Essie Handy – Essie Handy came to LaFayette in 1925. She was an educator and active in civic and religious activities. In 1940 their oldest son, Ralph, died from tuberculosis and was buried in the only cemetery in La Fayette for African-Americans at the time. Mrs. Handy went throughout the community asking for contributions to purchase land for a new African-American cemetery. In 1949 she had her son’s body exhumed and transferred to the new community cemetery bearing her name.
In 1945 she became the first African-American to vote in Chambers County and she was recognized as a Civil Rights leader in the area. Mrs. Handy met with President Lyndon B. Johnson and was invited to his Inauguration in 1965. Mrs. Handy privately operated the cemetery until her death in 1977. Subsequently, the cemetery was deeded to the City of Lafayette who recognized Mrs. Handy for her achievements and impact on the community.
Stella Abernathy Pierce – received from “The Valley Times, News” – Wednesday, April 19, 2006:
Mrs. Stella Abernathy Pierce, was born Dec. 7, 1921 in Chambers County. She lived in LaFayette her entire life with the exception of one year. She was a graduate of LaFayette High School.
Mrs. Pierce worked as deputy clerk of the circuit court for John A. Williams from 1953 until his death in 1964. At that time, she was appointed to fill his position. She was later elected clerk, becoming the first woman ever to be elected to public office in Chambers County. She remained clerk until her retirement in 1991.
She was a member of Pilot International and was a member of organizations relating to her position as circuit clerk. She was elected as President of the State Clerks Association and served on special tasks force for the state to assist in the criminal justice system.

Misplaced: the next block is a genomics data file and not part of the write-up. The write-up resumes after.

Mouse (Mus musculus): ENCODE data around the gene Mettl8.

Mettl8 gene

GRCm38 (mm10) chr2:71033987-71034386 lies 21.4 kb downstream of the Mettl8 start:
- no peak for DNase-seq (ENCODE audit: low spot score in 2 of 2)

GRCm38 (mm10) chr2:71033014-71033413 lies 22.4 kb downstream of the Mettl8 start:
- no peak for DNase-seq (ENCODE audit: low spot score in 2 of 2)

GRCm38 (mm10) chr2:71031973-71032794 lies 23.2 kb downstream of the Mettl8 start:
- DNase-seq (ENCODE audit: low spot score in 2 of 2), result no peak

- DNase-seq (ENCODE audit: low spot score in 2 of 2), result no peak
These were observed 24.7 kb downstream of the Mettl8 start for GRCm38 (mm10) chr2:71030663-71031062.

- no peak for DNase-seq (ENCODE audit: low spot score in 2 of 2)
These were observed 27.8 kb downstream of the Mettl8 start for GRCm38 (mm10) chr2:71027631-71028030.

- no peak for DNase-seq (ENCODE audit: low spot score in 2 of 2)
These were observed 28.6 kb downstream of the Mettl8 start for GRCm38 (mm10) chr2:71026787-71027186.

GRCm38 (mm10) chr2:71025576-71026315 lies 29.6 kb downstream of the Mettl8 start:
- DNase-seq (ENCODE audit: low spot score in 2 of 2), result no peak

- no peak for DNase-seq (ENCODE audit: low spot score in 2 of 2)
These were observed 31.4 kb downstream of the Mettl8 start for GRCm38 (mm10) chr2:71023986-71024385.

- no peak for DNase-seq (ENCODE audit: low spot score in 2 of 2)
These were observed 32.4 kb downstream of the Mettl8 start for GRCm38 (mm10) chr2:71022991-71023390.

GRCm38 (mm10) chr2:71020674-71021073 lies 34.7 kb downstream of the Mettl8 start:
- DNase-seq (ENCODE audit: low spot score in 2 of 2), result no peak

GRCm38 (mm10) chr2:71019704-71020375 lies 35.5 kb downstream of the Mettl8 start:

Mrs. Pierce was a member of LaFayette First Baptist Church and was very instrumental in the LaFayette Community.
“She served tirelessly and selflessly until she retired from that office in 1991, 28 years as circuit clerk,” said the late Chambers County Circuit Clerk Charles Story. “Mrs. Stella was not only loved and respected by the citizens of Chambers County for the job that she did, but was also well thought of and respected throughout the court system in the state of Alabama. Through the years I observed Mrs. Stella at work and in the community. She never ceased to amaze me as to how she cared for and loved others. She had a presence about her that would absolutely light up a room. You knew when Mrs. Stella was there and she always had a smile and a kind word for everyone she came in contact with.”
When she retired in 1991 her loving sister, Sakie, Sara Abernathy Yancey wrote a poem which is now registered in the Library of Congress. Senator Howard Heflin worked to get this poem registered.
Nell Davis – Nell Davis of LaFayette, Chambers County, Alabama was born on February 4, 1940, and died at age 70 years old on April 7, 2010. She is buried at Handy Cemetery in LaFayette, AL.